Point of View

Business Leaders Should Get Real With Virtual and Augmented Reality

June 10, 2020

VR has come along way in the last 5 years. With the launch of new types of stand-alone headsets, consumers using VR with their mobile phones like Google Carboard and AR embedded in new businesses. Business leaders must explore where VR is now and how it is likely to be used as a force for disruption in the next few years.

 

We know a lot of you are probably thinking “It’s too soon!” or “Not another new technology on the horizon—blockchain was the straw that broke this camel’s back!” Why on earth should you bother with what seems to be at best a gimmick or a toy?

 

Shift your question from “Why should I care?” to “What should I do to prepare my business to use AR and VR in the next three to five years?”

 

VR is like mobile technology; it can fundamentally change how people interact with technology, and it can be a substitute for several consumer electronics categories. VR is potentially a replacement for (or an important addition to) mobile phones, laptops, game consoles, TVs—any screen-driven device. When the technology is sufficiently comfortable to use, why would anyone have a regular TV when they can have a TV as large as they want and wherever they want it through a VR headset. The same idea applies to traditional computers—you don’t need Star Trek holography for Minority Report-style computing (see Exhibit 1), where you use your hands and voice to interact with a screen floating in front of you. VR and AR can do that.

 

 

Exhibit 1: Virtual Desktop working in VR

 

 

 

Source:  Virtual Desktop, Inc.

 

 

To continue with the mobile phone analogy, VR technology moving beyond the Motorola brick (DynaTAC) stage of its lifecycle and rapidly heading toward Nokia dominance (mobile phone ubiquity), particularly with the introduction of new standalone headsets like the Oculus Quest. The Oculus Quest provides the six degrees of freedom required for immersive VR, and it doesn’t require cabling to a PC or external cameras. A user can swipe between windows to watch TV in VR or use a virtual desktop computer. Technology advancements will help developers take the next step to more widespread adoption beyond the current game-centric consumers.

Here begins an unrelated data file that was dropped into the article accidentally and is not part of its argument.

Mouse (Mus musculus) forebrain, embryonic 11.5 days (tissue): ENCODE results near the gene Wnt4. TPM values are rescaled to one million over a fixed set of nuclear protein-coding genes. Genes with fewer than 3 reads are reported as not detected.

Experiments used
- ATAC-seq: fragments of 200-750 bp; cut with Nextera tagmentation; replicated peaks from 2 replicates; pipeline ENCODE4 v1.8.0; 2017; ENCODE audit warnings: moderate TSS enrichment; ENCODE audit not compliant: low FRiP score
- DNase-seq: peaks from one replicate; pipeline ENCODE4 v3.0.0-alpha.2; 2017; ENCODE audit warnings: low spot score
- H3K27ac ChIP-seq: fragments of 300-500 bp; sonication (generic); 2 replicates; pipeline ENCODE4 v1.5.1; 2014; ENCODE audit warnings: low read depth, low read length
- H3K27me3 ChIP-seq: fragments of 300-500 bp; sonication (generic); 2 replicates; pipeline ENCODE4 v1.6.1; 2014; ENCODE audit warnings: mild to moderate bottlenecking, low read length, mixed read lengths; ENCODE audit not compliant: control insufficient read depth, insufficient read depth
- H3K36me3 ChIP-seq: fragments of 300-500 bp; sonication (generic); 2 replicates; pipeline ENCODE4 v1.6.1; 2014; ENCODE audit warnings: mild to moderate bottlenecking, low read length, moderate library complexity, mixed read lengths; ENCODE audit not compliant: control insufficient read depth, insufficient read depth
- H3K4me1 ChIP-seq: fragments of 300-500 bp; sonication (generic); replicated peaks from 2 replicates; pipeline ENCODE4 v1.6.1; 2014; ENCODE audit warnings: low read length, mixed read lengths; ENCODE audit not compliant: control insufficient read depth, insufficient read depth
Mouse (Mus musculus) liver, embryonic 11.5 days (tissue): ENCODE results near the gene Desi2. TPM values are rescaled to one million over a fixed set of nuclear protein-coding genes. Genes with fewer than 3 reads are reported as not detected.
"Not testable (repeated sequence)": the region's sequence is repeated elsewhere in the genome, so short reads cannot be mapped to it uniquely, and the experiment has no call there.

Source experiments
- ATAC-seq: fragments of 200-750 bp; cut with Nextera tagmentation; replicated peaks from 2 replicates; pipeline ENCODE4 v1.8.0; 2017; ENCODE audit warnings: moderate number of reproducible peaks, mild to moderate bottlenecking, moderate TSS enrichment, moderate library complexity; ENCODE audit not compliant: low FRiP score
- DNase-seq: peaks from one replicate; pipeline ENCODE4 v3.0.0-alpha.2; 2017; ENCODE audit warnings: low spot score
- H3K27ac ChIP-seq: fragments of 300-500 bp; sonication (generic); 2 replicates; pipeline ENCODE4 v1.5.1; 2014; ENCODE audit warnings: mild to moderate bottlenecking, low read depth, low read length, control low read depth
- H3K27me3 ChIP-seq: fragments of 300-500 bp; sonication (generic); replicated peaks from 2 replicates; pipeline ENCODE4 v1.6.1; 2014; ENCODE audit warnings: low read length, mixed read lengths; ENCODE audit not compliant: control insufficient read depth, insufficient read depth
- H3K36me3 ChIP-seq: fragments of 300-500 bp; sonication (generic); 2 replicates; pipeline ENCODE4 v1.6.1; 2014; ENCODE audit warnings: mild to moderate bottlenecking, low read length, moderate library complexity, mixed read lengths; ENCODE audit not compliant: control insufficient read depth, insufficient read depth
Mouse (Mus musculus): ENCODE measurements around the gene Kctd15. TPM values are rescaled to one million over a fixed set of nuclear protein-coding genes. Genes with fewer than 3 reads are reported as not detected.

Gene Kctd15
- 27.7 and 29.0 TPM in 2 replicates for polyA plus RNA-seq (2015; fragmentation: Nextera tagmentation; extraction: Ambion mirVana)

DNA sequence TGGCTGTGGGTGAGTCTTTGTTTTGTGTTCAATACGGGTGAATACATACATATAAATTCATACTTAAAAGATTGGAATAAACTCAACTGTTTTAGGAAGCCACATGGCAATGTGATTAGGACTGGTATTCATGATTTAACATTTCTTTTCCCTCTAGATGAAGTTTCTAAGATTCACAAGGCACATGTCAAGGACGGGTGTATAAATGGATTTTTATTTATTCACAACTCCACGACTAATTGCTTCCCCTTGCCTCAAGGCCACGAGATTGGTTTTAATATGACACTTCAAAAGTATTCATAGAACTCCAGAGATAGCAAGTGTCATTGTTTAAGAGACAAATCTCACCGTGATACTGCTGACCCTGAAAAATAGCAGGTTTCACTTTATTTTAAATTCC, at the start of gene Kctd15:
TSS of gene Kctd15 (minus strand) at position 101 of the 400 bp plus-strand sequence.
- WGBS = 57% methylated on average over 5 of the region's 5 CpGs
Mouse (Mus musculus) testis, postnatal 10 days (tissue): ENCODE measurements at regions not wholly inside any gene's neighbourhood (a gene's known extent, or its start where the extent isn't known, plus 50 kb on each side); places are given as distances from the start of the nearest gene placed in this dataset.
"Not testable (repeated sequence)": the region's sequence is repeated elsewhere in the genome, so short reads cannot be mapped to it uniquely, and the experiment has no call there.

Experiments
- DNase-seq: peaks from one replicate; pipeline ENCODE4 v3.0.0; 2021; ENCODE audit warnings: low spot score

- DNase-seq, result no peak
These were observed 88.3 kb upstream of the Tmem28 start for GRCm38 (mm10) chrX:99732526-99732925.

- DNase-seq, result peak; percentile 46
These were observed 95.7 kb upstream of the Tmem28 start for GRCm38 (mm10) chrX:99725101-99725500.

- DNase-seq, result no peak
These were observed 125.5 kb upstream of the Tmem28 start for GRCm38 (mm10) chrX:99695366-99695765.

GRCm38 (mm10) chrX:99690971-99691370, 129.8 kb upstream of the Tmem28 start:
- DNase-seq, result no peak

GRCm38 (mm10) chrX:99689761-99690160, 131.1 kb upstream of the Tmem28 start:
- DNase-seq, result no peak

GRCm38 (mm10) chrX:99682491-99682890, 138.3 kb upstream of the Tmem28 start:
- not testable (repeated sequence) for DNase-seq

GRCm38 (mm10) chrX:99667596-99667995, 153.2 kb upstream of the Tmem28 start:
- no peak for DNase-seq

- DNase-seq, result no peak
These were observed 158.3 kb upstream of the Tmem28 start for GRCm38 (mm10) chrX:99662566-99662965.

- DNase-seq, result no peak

Exhibit 2: Virtual reality is moving beyond the “brick” stage

 

 

 

Source: HFS Research, 2020

 

 

OK…but we’re talking years, and there are issues…right?

 

There are several market challenges in the way of widespread adoption of AR and VR. The consumer adoption proof-point for VR stalled because of supply issues with headsets. The Oculus Quest has been on backorder almost since its release in 2019, and COVID-19 has exacerbated the issue. Although this is a short-term problem, it can impact investments in development if businesses don’t see returns. Of course, a lagging supply might just cause pent-up demand to explode when the devices are available again. Supply issues might also impact Oculus, as other competitors will have had time to develop competitive headsets.